Friday, October 15, 2004

Trouble in the Control Room

On Tuesday, we got the chance to get inside the Main Control Room, which is sort of like the Bridge on the Enterprise in Star Trek. Also a little like the big room in the Kennedy space center where everyone monitors the progress of the space shuttle. As you might expect, there are dozens and dozens of computer monitors, and anywhere from 10 to 40 people wandering around, sitting, standing, talking, looking intently, pointing, running, laughing, and eating sandwiches. It was quite a place. It was also the place where we were yelled at for the first time in making our film, but I'll get to that later.

Our plan for the day was three-fold. First, we were going to get some footage of the spectacular and beautifully-named Tevatron (specifically the impressive sounding Cockroft-Walton device) which looked straight out of Flash Gordon. This thing was incredible, and we had seen photos of it many times (any journalist visiting Fermilab is always taken there since it's so photogenic), so we knew we wanted footage of it. It's in a cavernous room and looks very much like a cartoon robot: a large metallic square standing on legs composed of large round spheres, a little like the legs on Robbie the Robot. In fact, the whole thing is rounded, because it operates at such massive voltage levels that any square edge or corner would cause it to arc to the wall like a bolt of lightning (and probably about as powerful as a lightning strike). It looks very much like a science-fiction artist from the early sixties dreamed it up, and it's a little hard to believe that it's shape and look are strictly functional. But we took their word that the designers had only its efficient operation in mind when they made it.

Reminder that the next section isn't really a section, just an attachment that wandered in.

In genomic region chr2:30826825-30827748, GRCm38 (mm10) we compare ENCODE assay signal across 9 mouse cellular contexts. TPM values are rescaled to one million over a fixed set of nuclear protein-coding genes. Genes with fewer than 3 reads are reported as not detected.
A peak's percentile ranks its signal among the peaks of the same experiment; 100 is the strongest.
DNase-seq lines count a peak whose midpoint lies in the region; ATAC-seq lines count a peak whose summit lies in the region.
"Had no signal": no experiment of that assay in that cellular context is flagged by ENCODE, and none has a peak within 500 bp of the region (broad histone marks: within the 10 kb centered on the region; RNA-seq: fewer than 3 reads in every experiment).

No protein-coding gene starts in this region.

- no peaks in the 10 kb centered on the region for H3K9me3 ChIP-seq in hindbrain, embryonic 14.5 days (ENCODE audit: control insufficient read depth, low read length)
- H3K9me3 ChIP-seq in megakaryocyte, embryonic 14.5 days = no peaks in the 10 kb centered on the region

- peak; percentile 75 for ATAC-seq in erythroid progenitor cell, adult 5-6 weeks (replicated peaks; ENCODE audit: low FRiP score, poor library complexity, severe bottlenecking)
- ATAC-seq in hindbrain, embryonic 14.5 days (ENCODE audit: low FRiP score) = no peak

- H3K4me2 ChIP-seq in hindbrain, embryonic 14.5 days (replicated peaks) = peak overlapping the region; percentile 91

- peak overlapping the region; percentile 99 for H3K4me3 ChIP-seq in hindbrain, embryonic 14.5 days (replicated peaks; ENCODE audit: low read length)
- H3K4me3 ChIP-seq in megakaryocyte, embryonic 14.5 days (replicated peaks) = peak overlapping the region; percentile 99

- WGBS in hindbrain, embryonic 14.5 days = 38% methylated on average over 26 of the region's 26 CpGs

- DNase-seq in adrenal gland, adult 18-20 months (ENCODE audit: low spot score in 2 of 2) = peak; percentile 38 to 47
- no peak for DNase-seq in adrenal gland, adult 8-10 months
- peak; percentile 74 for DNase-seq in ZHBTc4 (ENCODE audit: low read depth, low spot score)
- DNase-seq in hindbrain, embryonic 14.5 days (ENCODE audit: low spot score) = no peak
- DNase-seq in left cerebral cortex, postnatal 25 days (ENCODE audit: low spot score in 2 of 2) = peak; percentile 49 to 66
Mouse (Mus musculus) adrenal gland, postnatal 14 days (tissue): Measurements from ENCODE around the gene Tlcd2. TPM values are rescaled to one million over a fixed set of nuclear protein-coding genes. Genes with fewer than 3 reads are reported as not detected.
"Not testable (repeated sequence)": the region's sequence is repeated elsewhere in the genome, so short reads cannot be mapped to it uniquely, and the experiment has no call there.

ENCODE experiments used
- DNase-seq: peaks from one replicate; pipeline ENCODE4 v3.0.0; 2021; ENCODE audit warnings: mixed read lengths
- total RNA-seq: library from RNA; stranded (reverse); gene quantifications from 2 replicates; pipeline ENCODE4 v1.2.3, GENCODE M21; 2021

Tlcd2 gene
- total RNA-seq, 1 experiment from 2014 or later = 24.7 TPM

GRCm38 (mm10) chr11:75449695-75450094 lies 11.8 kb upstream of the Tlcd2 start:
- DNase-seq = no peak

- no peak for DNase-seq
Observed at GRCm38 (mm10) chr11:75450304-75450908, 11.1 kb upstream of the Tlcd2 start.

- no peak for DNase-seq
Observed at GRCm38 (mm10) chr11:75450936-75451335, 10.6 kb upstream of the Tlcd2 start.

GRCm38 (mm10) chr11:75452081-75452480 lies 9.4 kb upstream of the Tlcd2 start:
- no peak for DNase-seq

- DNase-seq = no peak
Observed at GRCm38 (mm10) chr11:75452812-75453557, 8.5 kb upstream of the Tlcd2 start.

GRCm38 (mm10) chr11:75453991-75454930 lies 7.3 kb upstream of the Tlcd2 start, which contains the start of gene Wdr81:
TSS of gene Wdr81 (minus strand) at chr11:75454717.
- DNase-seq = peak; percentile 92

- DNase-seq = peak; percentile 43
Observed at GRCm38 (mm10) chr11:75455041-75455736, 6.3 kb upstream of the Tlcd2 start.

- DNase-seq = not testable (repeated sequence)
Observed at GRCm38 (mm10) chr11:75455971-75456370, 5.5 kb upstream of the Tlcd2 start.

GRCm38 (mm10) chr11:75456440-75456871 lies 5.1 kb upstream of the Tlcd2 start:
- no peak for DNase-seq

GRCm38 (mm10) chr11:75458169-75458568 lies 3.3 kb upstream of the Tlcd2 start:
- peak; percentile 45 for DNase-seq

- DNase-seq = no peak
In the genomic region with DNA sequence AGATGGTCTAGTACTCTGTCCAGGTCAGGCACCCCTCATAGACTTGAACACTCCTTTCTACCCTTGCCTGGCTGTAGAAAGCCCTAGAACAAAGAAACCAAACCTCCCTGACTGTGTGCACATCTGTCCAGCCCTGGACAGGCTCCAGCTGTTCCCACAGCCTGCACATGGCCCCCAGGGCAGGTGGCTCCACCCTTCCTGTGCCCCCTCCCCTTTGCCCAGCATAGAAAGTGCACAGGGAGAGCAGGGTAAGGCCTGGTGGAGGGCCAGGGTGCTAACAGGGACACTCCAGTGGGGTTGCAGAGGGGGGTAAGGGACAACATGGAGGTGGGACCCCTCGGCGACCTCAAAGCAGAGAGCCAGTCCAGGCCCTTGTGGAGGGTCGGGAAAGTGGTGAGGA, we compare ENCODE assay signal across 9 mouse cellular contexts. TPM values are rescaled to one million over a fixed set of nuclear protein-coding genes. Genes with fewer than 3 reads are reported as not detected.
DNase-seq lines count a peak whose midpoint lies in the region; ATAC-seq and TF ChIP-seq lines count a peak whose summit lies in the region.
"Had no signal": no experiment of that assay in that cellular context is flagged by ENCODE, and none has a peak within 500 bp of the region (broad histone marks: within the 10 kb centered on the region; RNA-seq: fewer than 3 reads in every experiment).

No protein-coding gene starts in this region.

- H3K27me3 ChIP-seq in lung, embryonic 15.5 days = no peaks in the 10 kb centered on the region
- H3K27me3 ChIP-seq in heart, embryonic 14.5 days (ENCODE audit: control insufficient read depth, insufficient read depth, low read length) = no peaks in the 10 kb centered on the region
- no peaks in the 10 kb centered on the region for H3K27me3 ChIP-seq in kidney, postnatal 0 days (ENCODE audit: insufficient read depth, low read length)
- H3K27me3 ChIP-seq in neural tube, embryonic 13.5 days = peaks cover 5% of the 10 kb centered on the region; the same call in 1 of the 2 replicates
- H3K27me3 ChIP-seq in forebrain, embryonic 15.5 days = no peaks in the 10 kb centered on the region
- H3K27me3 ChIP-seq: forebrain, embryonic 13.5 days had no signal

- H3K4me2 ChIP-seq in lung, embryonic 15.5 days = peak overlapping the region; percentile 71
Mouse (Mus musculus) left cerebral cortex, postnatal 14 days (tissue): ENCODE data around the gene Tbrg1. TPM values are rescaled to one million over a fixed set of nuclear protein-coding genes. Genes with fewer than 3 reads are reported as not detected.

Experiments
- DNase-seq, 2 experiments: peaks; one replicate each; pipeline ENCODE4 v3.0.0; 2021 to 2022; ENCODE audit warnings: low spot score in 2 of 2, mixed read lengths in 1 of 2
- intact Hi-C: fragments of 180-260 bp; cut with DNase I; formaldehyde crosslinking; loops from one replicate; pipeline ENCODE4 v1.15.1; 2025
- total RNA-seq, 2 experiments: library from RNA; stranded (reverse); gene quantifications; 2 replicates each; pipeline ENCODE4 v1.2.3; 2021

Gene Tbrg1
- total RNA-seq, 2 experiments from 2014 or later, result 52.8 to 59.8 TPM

Originally uploaded by 137 Films.

The second thing we were going to do was get some footage in the Main Control Room. Every year in October, the Tevatron (which is essentially the engine in the huge particle accelerator ring) is shut down for two months for routine maintenance and upgrades. It had just shut down, we were able to have access to the Main Control Room (MCR) during this downtime. We thought we'd get some footage of the people who actually run the joint.